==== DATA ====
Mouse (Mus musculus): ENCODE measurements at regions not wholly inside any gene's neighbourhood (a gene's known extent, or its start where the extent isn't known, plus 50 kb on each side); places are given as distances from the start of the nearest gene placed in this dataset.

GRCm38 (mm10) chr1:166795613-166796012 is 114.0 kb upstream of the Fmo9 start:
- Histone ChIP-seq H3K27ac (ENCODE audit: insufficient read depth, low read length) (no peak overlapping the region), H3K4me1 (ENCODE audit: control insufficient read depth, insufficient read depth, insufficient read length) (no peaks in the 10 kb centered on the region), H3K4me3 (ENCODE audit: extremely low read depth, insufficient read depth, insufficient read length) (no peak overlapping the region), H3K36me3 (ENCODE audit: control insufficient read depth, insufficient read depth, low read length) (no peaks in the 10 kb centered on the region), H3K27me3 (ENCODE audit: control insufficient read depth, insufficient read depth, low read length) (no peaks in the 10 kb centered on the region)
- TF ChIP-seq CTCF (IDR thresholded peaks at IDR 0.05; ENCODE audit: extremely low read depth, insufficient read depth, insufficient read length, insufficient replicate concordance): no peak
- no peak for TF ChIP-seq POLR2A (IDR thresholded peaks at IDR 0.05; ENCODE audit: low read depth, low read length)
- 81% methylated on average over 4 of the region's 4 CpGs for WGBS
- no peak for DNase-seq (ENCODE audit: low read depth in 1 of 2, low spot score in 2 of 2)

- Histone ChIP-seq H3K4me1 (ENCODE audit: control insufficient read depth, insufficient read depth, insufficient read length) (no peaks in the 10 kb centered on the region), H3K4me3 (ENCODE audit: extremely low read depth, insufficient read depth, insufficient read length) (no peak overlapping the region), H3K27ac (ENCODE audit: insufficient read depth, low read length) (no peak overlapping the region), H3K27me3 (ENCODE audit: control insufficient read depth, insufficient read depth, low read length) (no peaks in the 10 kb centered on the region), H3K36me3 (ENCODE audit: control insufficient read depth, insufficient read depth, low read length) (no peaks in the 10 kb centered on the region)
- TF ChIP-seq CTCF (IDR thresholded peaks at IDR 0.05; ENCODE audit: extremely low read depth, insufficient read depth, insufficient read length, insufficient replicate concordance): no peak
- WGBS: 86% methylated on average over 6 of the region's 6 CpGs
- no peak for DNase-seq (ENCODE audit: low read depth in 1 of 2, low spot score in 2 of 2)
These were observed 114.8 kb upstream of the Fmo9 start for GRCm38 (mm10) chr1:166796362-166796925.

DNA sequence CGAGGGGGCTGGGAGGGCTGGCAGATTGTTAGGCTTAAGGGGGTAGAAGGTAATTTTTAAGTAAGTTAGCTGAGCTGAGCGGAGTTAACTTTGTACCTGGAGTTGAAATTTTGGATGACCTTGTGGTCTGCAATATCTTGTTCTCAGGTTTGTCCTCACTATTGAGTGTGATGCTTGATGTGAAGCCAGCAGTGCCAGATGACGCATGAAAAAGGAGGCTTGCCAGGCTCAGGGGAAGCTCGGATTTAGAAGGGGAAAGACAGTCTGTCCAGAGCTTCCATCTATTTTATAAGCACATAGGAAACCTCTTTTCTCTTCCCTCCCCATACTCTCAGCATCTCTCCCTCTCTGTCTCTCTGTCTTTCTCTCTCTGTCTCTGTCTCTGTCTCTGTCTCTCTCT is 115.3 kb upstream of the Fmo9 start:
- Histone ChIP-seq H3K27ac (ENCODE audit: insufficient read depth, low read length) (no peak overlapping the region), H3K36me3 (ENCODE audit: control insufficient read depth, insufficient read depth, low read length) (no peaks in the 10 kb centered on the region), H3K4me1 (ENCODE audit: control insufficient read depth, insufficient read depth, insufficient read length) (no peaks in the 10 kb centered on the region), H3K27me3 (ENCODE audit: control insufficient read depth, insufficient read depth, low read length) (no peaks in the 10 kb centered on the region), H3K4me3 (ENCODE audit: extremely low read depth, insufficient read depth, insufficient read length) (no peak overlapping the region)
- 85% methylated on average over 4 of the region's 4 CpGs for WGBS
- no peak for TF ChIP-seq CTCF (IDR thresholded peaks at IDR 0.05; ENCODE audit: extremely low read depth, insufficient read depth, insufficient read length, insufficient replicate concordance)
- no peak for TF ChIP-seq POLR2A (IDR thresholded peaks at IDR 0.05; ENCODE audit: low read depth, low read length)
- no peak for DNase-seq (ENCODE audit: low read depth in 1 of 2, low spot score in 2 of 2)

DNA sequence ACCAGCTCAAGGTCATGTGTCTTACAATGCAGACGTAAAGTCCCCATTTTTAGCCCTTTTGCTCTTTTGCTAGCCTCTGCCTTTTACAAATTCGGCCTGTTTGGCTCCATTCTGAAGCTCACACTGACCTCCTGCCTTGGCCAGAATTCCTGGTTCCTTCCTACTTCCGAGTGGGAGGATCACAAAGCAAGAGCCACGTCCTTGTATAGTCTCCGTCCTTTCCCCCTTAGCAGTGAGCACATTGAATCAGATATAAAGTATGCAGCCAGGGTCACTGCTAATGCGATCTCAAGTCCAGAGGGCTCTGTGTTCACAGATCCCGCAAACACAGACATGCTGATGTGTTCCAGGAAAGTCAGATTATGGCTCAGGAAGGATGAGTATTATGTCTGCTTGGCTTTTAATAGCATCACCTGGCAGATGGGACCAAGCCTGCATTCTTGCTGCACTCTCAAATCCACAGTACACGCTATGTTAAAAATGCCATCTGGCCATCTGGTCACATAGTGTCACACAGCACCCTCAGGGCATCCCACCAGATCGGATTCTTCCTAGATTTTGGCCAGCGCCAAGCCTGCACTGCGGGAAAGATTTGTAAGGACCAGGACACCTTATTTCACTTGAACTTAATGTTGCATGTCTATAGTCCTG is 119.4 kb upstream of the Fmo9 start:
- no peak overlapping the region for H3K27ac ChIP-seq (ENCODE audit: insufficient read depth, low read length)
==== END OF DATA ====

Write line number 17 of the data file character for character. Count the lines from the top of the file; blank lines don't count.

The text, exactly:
- no peak for TF ChIP-seq POLR2A (IDR thresholded peaks at IDR 0.05; ENCODE audit: low read depth, low read length)